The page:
Is UX research too slow for agile?

May 2, 2016 10:34 am

Is UX research too slow for agile?

Leeds Digital Festival panelMany thanks to everyone who came along to our breakfast event to hear panellists from Sky Betting & Gaming, BGL Group, NHS England and WalmartLabs debate whether UX research is too slow for agile.

Here’s a summary of the questions posed by our Senior UX Practitioner, Dr Lucy Buykx and the responses from the panel.

Throughout the panel it was clear that user research was at the forefront of Agile, but some important questions were posed:

  • What impact does Agile have on your company?
  • How does user research fit into Agile?
  • Do we work in a truly Agile environment?
  • What type of feedback from UX research helps promote an Agile delivery?
  • What impact does Agile have on your company?

What impact does Agile have on your company?

“It’s all about an experiment, and if the experiment works or fails, that helps you move forwards.”
– Matt Watson-Power, Walmart Labs

Starting the discussion was Steve Maile, Senior Customer Experience Designer from BGL Group.
Steve supports an Agile working environment, emphasising the ‘all hands’ approach, where all members of the team are involved at all stages of the process. Steve believes this is crucial to a productive Agile workplace. Matt Watson-Power, Senior UX Architect at Walmart Labs explained that Agile is used within his company in two different ways. One being discovery research, which involves investigating previously unexplored areas of the site, to provide insight into issues which may need re-design work; and secondly using an Agile methodology to test assumptions and ultimately deciding what the next steps should be.

How does user research fit into Agile?

“Test as early and as often as possible.” – Mark Hutton, Sky Betting & Gaming

When asked whether user research should be conducted internally or externally, Mark Hutton, Head of User Experience at Sky Betting & Gaming was quick to point out the benefits of both. While Sky do guerrilla testing or “corridor testing” with colleagues, Mark also clearly stated the benefits of outsourcing research work and observing real users, with non-biased opinions. Mark stressed that big research, although qualitative in nature, needs backing up with quantitative data, such as A/B testing. Mark noted that the key to successfully integrating user research into Agile working practices is to have the team present for the research, so that they can start making rapid changes to the design based on the results that they have seen. Steve Maile was quick to agree with this, however he highlighted that although Agile working speeds things up, sometimes having the team present for all of the research can slow things down significantly.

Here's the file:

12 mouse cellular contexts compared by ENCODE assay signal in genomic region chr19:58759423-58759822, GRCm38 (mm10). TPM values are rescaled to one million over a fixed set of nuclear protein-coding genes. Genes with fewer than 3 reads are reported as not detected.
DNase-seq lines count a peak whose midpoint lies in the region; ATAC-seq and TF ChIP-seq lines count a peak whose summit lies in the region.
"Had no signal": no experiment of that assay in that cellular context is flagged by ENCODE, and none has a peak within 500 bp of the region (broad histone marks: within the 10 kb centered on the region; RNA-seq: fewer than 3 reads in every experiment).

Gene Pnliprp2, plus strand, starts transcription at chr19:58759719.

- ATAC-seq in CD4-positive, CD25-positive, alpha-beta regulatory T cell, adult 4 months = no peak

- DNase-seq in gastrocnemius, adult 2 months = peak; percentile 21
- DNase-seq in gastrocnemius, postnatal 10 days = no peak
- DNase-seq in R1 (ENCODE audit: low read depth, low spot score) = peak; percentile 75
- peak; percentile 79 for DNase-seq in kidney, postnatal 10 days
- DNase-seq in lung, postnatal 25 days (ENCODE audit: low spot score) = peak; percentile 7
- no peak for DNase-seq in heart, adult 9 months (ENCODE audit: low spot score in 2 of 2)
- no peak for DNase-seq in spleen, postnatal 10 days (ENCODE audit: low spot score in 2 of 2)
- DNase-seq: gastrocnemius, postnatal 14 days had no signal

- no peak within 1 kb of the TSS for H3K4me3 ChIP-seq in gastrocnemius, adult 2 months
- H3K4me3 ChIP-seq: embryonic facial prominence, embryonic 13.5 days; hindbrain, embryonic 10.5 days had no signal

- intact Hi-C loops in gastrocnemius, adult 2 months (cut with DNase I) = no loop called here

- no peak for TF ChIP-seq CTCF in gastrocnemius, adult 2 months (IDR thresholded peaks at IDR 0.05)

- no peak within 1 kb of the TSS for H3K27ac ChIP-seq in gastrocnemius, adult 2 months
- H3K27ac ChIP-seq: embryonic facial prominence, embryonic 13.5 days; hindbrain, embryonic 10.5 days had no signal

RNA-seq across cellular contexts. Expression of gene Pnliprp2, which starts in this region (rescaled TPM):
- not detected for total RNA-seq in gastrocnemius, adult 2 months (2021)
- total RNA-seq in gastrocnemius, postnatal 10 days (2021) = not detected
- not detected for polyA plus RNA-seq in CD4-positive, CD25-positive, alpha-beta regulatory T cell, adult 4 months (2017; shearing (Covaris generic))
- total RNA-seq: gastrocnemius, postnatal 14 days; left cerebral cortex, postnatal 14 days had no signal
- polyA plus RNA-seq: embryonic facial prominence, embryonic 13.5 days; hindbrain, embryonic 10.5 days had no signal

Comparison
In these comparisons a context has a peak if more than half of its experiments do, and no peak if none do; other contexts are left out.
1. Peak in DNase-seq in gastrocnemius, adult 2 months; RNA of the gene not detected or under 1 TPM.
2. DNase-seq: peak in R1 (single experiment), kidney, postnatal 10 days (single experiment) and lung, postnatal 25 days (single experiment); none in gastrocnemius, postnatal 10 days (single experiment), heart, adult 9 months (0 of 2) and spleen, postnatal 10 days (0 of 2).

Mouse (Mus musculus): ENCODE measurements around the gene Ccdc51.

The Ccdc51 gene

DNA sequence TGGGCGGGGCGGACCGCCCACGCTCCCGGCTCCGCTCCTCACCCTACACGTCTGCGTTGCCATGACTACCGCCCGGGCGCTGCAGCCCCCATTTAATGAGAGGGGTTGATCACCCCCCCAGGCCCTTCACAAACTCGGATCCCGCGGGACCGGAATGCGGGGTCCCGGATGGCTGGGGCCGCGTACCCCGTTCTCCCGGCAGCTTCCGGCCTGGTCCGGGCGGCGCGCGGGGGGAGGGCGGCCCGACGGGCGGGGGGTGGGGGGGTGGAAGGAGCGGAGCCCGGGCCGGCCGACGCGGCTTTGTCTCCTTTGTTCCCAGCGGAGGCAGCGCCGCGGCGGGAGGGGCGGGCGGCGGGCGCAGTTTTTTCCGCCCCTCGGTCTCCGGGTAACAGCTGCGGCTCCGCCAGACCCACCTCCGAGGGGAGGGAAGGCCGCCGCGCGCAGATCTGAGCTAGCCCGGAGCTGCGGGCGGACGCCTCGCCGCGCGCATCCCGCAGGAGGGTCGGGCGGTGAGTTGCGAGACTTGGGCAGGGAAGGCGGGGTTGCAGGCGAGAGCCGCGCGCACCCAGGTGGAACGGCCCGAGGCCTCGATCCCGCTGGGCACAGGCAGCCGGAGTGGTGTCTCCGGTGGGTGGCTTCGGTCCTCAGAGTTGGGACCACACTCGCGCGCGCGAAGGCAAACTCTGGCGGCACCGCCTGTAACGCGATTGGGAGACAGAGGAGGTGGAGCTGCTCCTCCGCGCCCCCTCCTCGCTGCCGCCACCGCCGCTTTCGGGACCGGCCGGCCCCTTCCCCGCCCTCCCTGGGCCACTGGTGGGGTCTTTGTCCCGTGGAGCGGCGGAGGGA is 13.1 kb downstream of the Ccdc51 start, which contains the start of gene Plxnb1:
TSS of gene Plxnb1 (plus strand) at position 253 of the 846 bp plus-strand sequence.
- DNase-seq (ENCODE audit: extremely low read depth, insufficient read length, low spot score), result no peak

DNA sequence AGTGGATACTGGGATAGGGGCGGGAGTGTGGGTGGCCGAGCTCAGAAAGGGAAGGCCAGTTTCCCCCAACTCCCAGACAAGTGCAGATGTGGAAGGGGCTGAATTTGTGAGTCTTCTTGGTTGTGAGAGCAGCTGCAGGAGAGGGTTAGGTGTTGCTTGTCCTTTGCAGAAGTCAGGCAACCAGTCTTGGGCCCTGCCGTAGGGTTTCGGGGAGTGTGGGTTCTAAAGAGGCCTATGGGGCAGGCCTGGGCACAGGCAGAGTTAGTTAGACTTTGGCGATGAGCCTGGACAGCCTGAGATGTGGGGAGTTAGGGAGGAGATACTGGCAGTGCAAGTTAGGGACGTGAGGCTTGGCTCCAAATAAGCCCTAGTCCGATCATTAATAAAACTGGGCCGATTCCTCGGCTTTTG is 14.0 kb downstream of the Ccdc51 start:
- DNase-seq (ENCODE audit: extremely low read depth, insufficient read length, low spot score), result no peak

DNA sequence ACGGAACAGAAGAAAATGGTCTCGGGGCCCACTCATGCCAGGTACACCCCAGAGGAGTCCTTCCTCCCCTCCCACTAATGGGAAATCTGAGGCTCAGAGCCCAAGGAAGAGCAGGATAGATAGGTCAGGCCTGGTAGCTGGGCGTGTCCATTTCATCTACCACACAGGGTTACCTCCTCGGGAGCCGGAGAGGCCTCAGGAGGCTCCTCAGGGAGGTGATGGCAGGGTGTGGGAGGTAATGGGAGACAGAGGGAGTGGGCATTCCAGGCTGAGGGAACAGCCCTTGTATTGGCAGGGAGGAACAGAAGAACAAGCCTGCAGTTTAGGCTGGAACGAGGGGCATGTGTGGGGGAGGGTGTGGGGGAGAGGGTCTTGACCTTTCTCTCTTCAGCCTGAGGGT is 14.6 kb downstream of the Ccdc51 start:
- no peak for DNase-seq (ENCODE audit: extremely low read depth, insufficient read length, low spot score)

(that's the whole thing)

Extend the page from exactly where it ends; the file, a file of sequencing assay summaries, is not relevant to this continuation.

Ben Gildersleve, E-Referral Service Program Head at NHS Digital, commented that it was important to make sure that the right people were doing the work, and that in an ideal situation, a user researcher would be working in tandem with the designer. This was a view shared by all our panellists, yet they were also quick to point out the expense that this could cost a team, and in certain situations is just not feasible. In these circumstances it may be best to seek the help of a user research agency to conduct testing on parts of your website which require the most development.

Do we work in a truly Agile environment?

“It’s massively important to get the right people doing the right work.” – Ben Gildersleve, NHS Digital

When posed the question of how well Agile is integrated into the workplace, Matt Watson-Power explained that while one part of the team may be working in a completely Agile way, other colleagues may still be working in a waterfall structure, with Steve Maile recognising that this is often the case when interacting with senior stakeholders. While teams may be working in an Agile way full implementation of the method can be limited as overall projects are often funded in a more waterfall way.

Mark Hutton emphasised integrating user satisfaction into every Agile project, citing an example from his previous company Commonwealth Bank of Australia; and how user research helped increase user satisfaction. He stated that without Agile this would not have been possible.

What type of feedback from UX research helps promote an Agile delivery?

“It’s best for everyone to see it with their own eyes.” – Steve Maile, BGL Group

When asked how to get the team most involved in user research, Steve Maile was quick to point out that nothing works better than watching a real user ‘bang their head against a wall’ when trying to work out your website. Steve said that when going to observe user research it is important to check your expectations at the door, and to trust in your users and the observations being made. While senior stakeholders may be impressed by a shiny website, this is not always the case for your users! Both Matt Watson-Power and Ben Gildersleve agreed, commenting that user research helps give the team confidence that they understand what the user wants.

What does this mean for user researchers?
While internal teams may be working in Agile sprints, external teams may hinder that timeline. Mark Hutton pointed out that waiting for reports and stakeholder availability for presentations may slow Agile teams down. However, Ben Gildersleve said that a written report which helps provide context to the issues raised by user research is still the most appropriate and persuasive means to communicate value of user research to stakeholders and the wider organisation.

To summarise, is user research too slow for Agile?.
No; while some forms may be at a slower pace, all panellists agreed UX research is essential for rapid development of products that meet users’ needs and with careful planning and adaptability, UX research is an effective contribution to Agile process.